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Critiquing Judges, Judgments: The dividing line (5)


In the last outing, we discussed instances in which lawyers have been sanctioned in the United States for crossing the ethical line in criticism of judges. Today, we shall conclude it and move on to the situation in the largest democracy in the world – India – with emphasis on contempt of court (what it is and what it is not, in that jurisdiction), concluding with fair criticism as a shield or subterfuge to attack the judiciary. Kindly, read on.

Cases in which lawyers have been sanctioned (continues)

In re Bank, 20-90010-am (2nd Cir., May 3, 2021), the court publicly reprimanded an Attorney whose conduct included responding to an appellate Judge’s questions during oral argument, by stating, “Are you serious, Judge?” He had also sarcastically commented, “I see that you read the briefs thoroughly”. The court rejected as unsupported and irrelevant, the lawyer’s defence that his contumacious comments were triggered by the Judges’ poor treatment of him. More serious and more likely to end in discipline are situations where lawyers directly accuse Judges of corruption, or politically motivated behaviour. See, e.g., Matter of Dinhofer, 257 A.D.2d 326, 328 (N.Y. 1st Dept 1999) (three-month suspension was slammed on a lawyer for calling a Federal Judge “corrupt” during a telephone conference).


in India Moving on to India, Vanya Verma writes that “while the Constitution of India recognizes the right to freedom of speech and expression in Article 19(1)(a), Article 19(2) states that laws can put reasonable restrictions on this right for a variety of reasons, including “in relation to contempt of court”. He then references another scholar (Sathe, 2001), as outlining “the historical inter-relationship between contempt of court and free expression” as follows: “since the early 1970s, when the Supreme court found Keralas’ then Chief Minister, E.M.S. Namboodiripad, guilty of contempt of court for his critical comments on the judiciary as an institution, acrimony has existed between the Judiciary’s power to punish for contempt of court and citizen’s fundamental rights, freedom of speech and expression, the court has subjugated the most crucial of the fundamental rights- freedom of speech- to the Judiciary’s power to penalize for contempt of court. The freedom of speech had been trivialized by a broad contour of contempt of court. As a result, he advised, “ Freedom of expression is the most fundamental of the fundamental rights, and constraints on it must be kept to a minimum”. Only the restrictions necessary to maintain the legitimacy of judicial institutions can be imposed under the legislation of contempt of court. The Judges are not required to be protected by the law. Only the Judiciary must be protected. A contempt notice issued without due diligence could put those in positions of public trust in jeopardy. The rule must be freedom, and the exception must be a constraint” Under Article 19(1)(a) of the Indian Constitution, every person (including municipal councilors) has the right to free speech and expression, which includes reasonable criticism of the law or any executive action. In India, freedom of speech and expression is guaranteed both in the legislature and in local bodies. This is why a lawmaker or a municipal councilor can legitimately voice out his opinions on what he considers to be in the public good. A reasonable exercise of one’s right to free speech and expression, which includes fair criticism, is not to be suppressed for any reason. Indeed, Section 5 of the Contempt of Courts Act, 1971, provides that a person is not punishable for contempt of court if he or she publishes a reasonable comment on the merits of a matter that has been heard and determined; or if a person publishes a fair comment on the merits of a matter that has already been heard and determined.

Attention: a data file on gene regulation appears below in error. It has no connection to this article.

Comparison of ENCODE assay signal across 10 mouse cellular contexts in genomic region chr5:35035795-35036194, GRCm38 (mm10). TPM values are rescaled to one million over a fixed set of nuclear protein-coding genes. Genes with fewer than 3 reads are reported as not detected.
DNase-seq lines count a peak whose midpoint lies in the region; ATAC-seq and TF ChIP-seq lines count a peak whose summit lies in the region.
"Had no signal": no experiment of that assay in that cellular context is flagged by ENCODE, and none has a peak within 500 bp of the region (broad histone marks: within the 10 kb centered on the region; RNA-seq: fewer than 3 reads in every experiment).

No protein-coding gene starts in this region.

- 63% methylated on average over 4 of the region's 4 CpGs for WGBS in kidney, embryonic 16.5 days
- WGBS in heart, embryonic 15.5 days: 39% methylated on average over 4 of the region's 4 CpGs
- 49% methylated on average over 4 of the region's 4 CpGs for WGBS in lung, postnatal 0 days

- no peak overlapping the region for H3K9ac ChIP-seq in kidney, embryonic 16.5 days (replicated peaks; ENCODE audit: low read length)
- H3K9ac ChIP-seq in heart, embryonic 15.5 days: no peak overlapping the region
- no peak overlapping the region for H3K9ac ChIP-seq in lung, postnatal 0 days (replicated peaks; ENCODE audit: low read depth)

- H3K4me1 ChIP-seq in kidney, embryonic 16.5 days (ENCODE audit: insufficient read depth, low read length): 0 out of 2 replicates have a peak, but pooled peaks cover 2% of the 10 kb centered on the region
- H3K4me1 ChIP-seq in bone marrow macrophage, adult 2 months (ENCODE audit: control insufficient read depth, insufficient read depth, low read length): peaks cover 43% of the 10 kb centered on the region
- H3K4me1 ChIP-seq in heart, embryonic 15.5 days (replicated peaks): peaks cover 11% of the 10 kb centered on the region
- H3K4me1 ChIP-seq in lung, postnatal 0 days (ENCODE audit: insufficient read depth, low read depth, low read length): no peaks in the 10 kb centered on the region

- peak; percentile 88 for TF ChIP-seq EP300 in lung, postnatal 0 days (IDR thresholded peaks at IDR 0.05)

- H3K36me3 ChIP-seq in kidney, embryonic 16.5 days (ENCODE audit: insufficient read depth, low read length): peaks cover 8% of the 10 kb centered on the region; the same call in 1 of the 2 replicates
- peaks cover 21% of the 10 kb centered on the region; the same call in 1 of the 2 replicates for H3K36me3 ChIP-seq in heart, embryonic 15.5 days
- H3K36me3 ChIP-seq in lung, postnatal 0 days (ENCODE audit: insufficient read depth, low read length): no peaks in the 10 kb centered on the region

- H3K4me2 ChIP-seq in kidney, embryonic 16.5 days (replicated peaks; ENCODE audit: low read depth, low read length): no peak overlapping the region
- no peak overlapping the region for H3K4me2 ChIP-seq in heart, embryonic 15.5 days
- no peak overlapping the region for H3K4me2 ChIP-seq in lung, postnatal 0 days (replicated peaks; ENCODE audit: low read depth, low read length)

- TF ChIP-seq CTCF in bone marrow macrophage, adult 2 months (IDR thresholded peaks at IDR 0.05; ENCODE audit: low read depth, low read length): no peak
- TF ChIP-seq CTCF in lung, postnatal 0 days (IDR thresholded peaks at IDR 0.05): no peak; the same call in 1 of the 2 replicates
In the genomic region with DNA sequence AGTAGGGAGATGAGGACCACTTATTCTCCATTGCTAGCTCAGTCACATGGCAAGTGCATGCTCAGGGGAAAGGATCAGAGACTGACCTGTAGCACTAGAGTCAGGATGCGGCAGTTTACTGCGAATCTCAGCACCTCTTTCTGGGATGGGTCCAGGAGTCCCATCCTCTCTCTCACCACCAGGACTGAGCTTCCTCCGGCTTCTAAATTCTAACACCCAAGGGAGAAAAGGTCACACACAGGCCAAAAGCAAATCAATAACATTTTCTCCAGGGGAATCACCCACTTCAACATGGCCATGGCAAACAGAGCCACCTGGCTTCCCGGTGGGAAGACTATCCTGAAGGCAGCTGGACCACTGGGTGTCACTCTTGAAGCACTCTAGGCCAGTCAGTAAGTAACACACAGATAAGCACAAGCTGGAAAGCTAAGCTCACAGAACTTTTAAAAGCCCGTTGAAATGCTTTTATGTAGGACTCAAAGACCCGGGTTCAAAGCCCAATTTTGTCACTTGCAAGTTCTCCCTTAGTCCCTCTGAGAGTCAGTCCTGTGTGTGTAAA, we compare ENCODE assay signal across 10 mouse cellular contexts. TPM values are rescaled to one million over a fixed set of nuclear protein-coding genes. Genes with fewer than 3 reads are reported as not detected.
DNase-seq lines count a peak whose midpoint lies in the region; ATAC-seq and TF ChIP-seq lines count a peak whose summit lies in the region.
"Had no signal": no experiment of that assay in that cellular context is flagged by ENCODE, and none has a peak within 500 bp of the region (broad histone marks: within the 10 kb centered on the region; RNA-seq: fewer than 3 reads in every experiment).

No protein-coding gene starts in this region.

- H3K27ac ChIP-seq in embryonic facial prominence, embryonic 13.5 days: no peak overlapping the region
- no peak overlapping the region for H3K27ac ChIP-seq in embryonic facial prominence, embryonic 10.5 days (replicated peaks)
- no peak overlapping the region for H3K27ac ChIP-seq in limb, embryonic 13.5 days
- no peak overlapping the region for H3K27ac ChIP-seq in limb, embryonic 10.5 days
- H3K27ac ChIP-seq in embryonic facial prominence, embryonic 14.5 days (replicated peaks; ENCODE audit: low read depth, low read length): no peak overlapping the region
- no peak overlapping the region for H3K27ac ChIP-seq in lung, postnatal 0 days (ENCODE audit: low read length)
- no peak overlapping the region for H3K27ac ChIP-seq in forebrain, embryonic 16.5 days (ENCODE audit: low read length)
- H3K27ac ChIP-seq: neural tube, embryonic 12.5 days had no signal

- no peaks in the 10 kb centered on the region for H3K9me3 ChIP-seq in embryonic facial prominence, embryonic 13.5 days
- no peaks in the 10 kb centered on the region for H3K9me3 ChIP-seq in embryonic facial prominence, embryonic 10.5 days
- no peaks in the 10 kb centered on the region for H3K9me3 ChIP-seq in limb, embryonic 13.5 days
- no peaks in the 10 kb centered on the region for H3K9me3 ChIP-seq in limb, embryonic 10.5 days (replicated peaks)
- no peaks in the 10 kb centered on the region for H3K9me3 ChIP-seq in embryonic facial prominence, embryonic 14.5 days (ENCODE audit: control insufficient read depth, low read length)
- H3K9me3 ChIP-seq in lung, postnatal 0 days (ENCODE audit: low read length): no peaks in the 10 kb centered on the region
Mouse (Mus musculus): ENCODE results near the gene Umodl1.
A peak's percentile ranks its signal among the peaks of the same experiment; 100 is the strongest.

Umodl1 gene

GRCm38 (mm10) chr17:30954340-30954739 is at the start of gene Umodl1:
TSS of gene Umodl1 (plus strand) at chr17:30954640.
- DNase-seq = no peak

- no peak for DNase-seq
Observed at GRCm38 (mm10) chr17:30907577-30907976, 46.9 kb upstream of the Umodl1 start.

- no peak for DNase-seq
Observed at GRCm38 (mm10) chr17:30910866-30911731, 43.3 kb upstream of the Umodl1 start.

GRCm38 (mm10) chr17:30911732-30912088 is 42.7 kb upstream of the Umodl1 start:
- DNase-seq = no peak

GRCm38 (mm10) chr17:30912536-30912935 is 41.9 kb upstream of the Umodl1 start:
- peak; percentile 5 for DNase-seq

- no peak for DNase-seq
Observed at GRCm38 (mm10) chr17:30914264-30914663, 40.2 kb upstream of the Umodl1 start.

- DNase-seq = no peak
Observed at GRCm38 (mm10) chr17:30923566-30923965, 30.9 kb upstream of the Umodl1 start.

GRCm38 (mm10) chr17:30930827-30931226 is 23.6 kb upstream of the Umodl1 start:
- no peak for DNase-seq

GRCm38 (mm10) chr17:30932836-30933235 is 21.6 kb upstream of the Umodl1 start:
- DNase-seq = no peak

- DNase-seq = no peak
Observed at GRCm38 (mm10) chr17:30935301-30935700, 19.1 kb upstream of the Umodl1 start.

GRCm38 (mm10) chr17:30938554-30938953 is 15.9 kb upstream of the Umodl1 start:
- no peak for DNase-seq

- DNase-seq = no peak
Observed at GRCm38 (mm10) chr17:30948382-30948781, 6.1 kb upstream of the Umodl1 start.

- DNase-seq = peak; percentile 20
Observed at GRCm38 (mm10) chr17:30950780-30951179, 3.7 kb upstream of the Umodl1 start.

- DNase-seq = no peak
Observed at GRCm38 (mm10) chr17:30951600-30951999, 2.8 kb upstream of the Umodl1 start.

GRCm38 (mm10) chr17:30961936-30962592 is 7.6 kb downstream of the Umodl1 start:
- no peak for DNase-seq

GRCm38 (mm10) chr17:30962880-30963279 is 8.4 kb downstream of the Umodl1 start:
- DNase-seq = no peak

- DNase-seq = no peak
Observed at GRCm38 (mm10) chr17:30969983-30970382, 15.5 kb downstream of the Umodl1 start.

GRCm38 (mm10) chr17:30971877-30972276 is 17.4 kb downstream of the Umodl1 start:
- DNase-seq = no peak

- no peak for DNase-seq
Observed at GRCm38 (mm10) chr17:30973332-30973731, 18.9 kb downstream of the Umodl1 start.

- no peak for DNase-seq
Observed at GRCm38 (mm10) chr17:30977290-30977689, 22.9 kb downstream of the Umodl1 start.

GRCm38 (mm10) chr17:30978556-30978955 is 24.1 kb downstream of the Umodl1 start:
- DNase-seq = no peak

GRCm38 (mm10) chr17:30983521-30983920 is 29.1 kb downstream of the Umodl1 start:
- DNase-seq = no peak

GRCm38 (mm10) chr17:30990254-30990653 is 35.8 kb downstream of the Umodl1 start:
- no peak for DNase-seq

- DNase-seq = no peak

What is Contempt of Court?

Contempt is the power of the Court to safeguard its majesty and respect, as stated by Smita Chakraburtty (2017). This power is inherent, and it is recognised in the High Court’s and Supreme Court’s Constitutions. The Contempt of Courts Act of 1971 regulates but does not limit this power. Both civil and criminal contempt is defined under the 1971 Contempt of Courts Act. Civil contempt refers to willful disobedience to any court judgement, whereas criminal contempt can be invoked if an act tends to scandalise or lower the authority of the court or tends to interfere with or obstruct the administration of justice. The effect on the judicial process and the authority of the courts are used to determine whether conduct is contemptuous. According to S P Sathe (1970), the intent of the accused in a contempt action is irrelevant. What matters is the impact of his act or the likelihood of it having an impact on the administration of justice. Any conduct that undermines the administration of justice, or otherwise interferes with or tends to corrupt it, must be avoided. P Chandrasekhar (2002) went on to say that actual scandalization or lowering of the court’s authority is not required. It suffices if it has the potential to cause controversy or undermine the court’s authority. The Supreme Court of India has insisted that reasonable criticism of decisions is always permitted and that defaming a Judge is distinct from contempt of court. That was so held held in the case of Brahma Prakash Sharma v State of Uttar Pradesh LAWS(SC)-1953- 5-18Under to Section 5 of the Act, “fair criticism” or “fair comment” on the merits of a final decision does not constitute contempt. The judgement of what is fair” is, however, left to the Judges’ decision. Before 2006, even the truth could not be used as a defence in a contempt case. According to Rahul Donde (2007), “truth has been included as a defence with the enactment of the Amendment Act of 2006, but with the restriction that it can be used as a defence only if it is in the “public interest.” The Judge has complete discretion over what constitutes public interest. The truth cannot be used as a defence unless the supposedly contemptuous behaviour was both genuine and in the public interest.